Bottom Line Counts…. Someone told me…. Four Questions You Better Answer

Someone told me the bottom line counts.

Someone told me that a respectable blog begins to mature and gain acceptance at 50 posts and 100 posts.

Someone told me that you should blog at least once a week to stay in the minds of those that read blogs.

Someone told me that you need to get a life and not blog so much or sit around reading FB and LI and Twitter and Pinterest and Tumblr and, and, so much.

Well, bottom line results count more than what someone told me.

Every company is pressed to improve the bottom line, not improve blog hits and social media viral statistics.  If those items can be directly related to your revenue to expense ratios, then you need to dog them daily.  If those items just make the marketers feel better about themselves and all the attention they are getting, you need some “come to Jesus” meetings and explain you are in business to make a profit not be pretty and cute and liked.

Ask yourself:

Has my socialization spend in marketing improved revenue?

How much did it cost me per improved dollar in sales for my socialization?

Has “promoting the brand” with no discernible impact on bottom line been replaced with socialization tactics?

Have I distanced my customer base through using socialization versus good old fashioned phone calls, personal notes, and visits from the sales team?

The People We Serve… Consider Well..

The People We Serve… Consider Well… This is a great comment on the Print Production Professionals group  from one looking for great service.

Jayne Bennett • I believe solid relationships are built on positive working experiences, mutual education and growing trust. Suppliers can create those positive working experiences through performance and service. They can also earn my respect when they bring me up to speed on something they offer or can offer ways to enhance what I do for my clients/end users. Brownie points if they try and understand my clients’ needs and industry/marketing challenges. They can establish, nurture and grow trust through performance, honesty and integrity.

Yes, folks, price is important! It always will be. But it’s not the only game in town and buyers who look solely to price aren’t adding ANY value as a buyer. As a buyer, I try and hold up my end of the teeter-totter by sourcing judiciously (let’s face it–as a supplier, you do NOT want to get another quote you know you aren’t suited for–it’s a waste of your time), communicating thoroughly and honestly and being a fair, but admittedly demanding, customer.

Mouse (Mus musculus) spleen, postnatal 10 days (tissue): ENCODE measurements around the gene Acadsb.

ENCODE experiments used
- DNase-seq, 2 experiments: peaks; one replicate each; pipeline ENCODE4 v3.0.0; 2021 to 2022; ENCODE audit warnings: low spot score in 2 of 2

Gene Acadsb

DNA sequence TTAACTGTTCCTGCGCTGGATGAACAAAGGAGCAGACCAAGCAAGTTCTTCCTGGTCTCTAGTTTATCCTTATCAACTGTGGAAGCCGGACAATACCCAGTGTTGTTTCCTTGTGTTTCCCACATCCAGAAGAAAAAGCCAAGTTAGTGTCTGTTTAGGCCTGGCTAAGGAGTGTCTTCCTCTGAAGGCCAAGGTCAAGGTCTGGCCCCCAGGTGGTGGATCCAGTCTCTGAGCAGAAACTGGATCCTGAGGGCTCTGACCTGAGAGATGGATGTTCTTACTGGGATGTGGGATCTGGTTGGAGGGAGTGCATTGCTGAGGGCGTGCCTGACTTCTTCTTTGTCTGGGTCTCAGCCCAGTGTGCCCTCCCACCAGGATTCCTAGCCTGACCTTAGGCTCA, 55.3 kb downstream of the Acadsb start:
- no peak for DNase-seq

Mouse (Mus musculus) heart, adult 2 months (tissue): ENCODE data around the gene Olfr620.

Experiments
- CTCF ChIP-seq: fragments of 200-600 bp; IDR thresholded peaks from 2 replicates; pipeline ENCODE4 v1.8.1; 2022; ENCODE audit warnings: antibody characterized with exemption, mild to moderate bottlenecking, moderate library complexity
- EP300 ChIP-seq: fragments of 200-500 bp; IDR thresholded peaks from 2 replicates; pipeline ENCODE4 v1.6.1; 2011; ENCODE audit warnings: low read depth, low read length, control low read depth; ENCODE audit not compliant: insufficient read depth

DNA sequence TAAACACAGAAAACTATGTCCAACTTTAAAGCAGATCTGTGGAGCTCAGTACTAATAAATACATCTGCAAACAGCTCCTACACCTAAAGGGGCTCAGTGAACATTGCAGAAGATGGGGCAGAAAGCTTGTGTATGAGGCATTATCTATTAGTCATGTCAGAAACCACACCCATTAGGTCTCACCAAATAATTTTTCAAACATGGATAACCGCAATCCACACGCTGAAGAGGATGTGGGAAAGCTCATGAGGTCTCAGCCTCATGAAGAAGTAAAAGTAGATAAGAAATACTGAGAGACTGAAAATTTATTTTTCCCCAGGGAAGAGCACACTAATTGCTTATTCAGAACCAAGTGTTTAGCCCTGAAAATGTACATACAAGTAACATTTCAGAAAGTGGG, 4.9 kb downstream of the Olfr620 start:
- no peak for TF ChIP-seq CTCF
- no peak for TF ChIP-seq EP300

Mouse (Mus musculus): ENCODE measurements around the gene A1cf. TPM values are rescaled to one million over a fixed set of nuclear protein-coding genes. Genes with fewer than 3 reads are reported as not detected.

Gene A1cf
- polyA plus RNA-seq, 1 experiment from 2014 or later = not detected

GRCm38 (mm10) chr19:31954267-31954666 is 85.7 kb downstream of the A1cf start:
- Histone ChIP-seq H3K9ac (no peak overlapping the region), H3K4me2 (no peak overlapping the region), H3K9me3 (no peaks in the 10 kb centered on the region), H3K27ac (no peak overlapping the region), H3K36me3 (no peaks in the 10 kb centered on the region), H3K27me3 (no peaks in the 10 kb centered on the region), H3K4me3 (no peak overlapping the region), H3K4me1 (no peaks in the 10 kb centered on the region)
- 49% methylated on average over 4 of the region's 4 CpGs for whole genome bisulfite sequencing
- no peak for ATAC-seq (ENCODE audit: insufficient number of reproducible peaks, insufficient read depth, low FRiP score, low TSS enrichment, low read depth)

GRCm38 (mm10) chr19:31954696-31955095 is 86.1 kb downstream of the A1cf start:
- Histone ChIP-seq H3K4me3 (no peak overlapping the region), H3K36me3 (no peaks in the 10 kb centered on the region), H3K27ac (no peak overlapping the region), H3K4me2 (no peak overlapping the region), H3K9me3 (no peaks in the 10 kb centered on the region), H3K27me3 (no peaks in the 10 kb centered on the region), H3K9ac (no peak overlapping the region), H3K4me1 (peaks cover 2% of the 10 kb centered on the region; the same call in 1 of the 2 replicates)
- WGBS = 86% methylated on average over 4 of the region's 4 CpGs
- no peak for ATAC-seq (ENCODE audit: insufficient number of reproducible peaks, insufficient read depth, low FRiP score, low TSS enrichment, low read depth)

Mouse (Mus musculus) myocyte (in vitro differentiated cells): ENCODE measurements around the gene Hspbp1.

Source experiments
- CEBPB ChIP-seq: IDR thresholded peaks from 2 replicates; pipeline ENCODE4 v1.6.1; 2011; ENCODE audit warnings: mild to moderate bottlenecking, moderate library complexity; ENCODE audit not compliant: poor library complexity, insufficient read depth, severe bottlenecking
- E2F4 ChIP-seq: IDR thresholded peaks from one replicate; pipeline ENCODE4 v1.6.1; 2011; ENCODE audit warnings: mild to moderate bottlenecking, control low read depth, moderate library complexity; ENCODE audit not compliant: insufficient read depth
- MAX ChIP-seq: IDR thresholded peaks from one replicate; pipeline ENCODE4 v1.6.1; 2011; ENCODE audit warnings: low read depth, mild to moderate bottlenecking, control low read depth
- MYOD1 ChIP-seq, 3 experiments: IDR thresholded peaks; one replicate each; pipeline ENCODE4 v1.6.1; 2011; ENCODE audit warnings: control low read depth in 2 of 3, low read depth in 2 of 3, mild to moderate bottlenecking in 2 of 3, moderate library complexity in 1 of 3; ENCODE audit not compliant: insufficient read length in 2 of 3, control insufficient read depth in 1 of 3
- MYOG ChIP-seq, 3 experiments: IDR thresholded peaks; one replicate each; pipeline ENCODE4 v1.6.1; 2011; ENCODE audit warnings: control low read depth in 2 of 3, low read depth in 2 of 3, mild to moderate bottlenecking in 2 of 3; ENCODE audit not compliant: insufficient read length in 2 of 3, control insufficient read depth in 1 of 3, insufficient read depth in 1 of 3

In my opinion as a buyer, you can build strong relationships and still get the pricing and service you need–there is no need for browbeating and haggling. I source to those who are equipped and able to do the job–the competitive pricing flows from there. My vendor pool is bidding on work that suits their shop, not to try and put a number under my nose and hope I bite this time. In fact, when you have to perform the impossible, isn’t it great to have someone in your corner who WANTS to make you look good vs. one that grudgingly has to do so because it’s a “good job to get in this market?

Excellence Starts Here! Three Tips For Top Performance. Engaging Ingenuity.

IMG00354-20100730-0810

These two gentlemen represent a great event in a production shop.  What really is the beginning of such powerful events?  Oh, the event?  The team had kept key equipment up and running and productive for 30 days with no vendor calls.  Amazing.  Especially considering the fact that prior to this the equipment required calls every 2-3 days for many years.  They are holding an award for the historic event.  Now, back to the question.  What really is the beginning of such powerful events?

Think about why you need these events?  A friend used to call them “Big Days”.  Big Days build strength in an organization, overcome defiant obstacles, and release energy of the team in a positive manner that is brooding in a negative manner.  For those reasons alone, you need to engage the next three points.

One: Get dissatisfied.  Yes, that is the beginning of all great change.  If you are comfortable and content, change is a threat.  You must engage vision for the future with passion and be dissatisfied with the status quo.

Two:  Spread your dissatisfaction.  Now, you don’t need to get people upset over nothing.  But if the people you are serving can’t get their jobs done or their product delivered or their services received on time, you need to get some partners in your dissatisfaction.  Other managers, co-workers, staff, key customers, executives and others probably are already dissatisfied.  Let them know you understand and listen to their view points.

Three:  This is where real change starts.  Pick a key point over which everyone is dissatisfied and attack it with passion and purpose.  Dig for a root cause that will help everyone in the process.  The theory of constraints explains that when you dig out a major point of constraint, you loosen up other constraints to become visible so they can be resolved.  In other words, break the dam!

You will be amazed.  This team went into overdrive for customer satisfaction when they found this one barrier to productivity resolved.  They annihilated this bothersome downtime issue on key machines, developed new procedures for maintaining the equipment, gained independence from the vendor, improved production turnaround times, and improved the entire shop morale.

Just a thought today for those looking to do something good for themselves and those they serve.

Light Bulb Moments – Empowered In-Plant Printers